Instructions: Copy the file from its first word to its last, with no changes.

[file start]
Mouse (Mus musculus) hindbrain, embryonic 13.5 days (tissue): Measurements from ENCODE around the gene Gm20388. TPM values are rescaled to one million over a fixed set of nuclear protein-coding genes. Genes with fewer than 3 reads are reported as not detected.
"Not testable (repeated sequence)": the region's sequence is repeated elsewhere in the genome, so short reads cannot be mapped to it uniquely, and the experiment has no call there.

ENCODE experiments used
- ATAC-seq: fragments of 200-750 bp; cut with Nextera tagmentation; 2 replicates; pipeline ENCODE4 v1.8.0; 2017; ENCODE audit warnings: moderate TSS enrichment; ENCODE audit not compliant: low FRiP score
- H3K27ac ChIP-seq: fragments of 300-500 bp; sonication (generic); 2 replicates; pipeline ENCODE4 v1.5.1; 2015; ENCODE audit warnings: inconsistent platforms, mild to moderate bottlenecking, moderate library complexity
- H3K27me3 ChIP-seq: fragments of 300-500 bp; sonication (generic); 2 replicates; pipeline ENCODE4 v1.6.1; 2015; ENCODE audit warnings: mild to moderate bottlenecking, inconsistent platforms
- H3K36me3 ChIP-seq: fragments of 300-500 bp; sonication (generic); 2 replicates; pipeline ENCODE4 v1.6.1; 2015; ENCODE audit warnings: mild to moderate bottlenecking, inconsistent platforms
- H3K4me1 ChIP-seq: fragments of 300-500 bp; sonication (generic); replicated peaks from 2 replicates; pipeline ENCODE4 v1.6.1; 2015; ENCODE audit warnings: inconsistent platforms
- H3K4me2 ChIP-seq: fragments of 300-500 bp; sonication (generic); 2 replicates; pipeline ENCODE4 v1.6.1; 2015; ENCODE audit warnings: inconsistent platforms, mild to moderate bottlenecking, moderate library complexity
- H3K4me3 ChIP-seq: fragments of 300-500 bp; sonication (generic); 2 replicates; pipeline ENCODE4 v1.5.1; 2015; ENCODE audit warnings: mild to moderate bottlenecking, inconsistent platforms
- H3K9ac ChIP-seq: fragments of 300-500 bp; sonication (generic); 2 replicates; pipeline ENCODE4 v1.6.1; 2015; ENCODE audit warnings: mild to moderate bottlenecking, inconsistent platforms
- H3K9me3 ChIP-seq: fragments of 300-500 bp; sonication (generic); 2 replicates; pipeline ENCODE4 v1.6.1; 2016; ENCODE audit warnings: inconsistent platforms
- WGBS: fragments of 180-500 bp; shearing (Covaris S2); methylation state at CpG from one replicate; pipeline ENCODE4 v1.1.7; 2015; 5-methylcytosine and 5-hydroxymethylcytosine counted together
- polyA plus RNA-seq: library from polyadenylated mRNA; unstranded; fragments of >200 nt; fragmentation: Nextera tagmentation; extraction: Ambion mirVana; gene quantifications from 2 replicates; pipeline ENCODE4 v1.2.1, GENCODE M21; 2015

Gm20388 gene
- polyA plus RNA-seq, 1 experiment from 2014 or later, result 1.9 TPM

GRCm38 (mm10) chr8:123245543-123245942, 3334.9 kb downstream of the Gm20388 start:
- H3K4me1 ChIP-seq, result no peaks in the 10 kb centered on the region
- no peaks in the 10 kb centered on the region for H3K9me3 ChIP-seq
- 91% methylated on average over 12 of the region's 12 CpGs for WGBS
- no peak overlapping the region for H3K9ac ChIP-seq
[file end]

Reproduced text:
Mouse (Mus musculus) hindbrain, embryonic 13.5 days (tissue): Measurements from ENCODE around the gene Gm20388. TPM values are rescaled to one million over a fixed set of nuclear protein-coding genes. Genes with fewer than 3 reads are reported as not detected.
"Not testable (repeated sequence)": the region's sequence is repeated elsewhere in the genome, so short reads cannot be mapped to it uniquely, and the experiment has no call there.

ENCODE experiments used
- ATAC-seq: fragments of 200-750 bp; cut with Nextera tagmentation; 2 replicates; pipeline ENCODE4 v1.8.0; 2017; ENCODE audit warnings: moderate TSS enrichment; ENCODE audit not compliant: low FRiP score
- H3K27ac ChIP-seq: fragments of 300-500 bp; sonication (generic); 2 replicates; pipeline ENCODE4 v1.5.1; 2015; ENCODE audit warnings: inconsistent platforms, mild to moderate bottlenecking, moderate library complexity
- H3K27me3 ChIP-seq: fragments of 300-500 bp; sonication (generic); 2 replicates; pipeline ENCODE4 v1.6.1; 2015; ENCODE audit warnings: mild to moderate bottlenecking, inconsistent platforms
- H3K36me3 ChIP-seq: fragments of 300-500 bp; sonication (generic); 2 replicates; pipeline ENCODE4 v1.6.1; 2015; ENCODE audit warnings: mild to moderate bottlenecking, inconsistent platforms
- H3K4me1 ChIP-seq: fragments of 300-500 bp; sonication (generic); replicated peaks from 2 replicates; pipeline ENCODE4 v1.6.1; 2015; ENCODE audit warnings: inconsistent platforms
- H3K4me2 ChIP-seq: fragments of 300-500 bp; sonication (generic); 2 replicates; pipeline ENCODE4 v1.6.1; 2015; ENCODE audit warnings: inconsistent platforms, mild to moderate bottlenecking, moderate library complexity
- H3K4me3 ChIP-seq: fragments of 300-500 bp; sonication (generic); 2 replicates; pipeline ENCODE4 v1.5.1; 2015; ENCODE audit warnings: mild to moderate bottlenecking, inconsistent platforms
- H3K9ac ChIP-seq: fragments of 300-500 bp; sonication (generic); 2 replicates; pipeline ENCODE4 v1.6.1; 2015; ENCODE audit warnings: mild to moderate bottlenecking, inconsistent platforms
- H3K9me3 ChIP-seq: fragments of 300-500 bp; sonication (generic); 2 replicates; pipeline ENCODE4 v1.6.1; 2016; ENCODE audit warnings: inconsistent platforms
- WGBS: fragments of 180-500 bp; shearing (Covaris S2); methylation state at CpG from one replicate; pipeline ENCODE4 v1.1.7; 2015; 5-methylcytosine and 5-hydroxymethylcytosine counted together
- polyA plus RNA-seq: library from polyadenylated mRNA; unstranded; fragments of >200 nt; fragmentation: Nextera tagmentation; extraction: Ambion mirVana; gene quantifications from 2 replicates; pipeline ENCODE4 v1.2.1, GENCODE M21; 2015

Gm20388 gene
- polyA plus RNA-seq, 1 experiment from 2014 or later, result 1.9 TPM

GRCm38 (mm10) chr8:123245543-123245942, 3334.9 kb downstream of the Gm20388 start:
- H3K4me1 ChIP-seq, result no peaks in the 10 kb centered on the region
- no peaks in the 10 kb centered on the region for H3K9me3 ChIP-seq
- 91% methylated on average over 12 of the region's 12 CpGs for WGBS
- no peak overlapping the region for H3K9ac ChIP-seq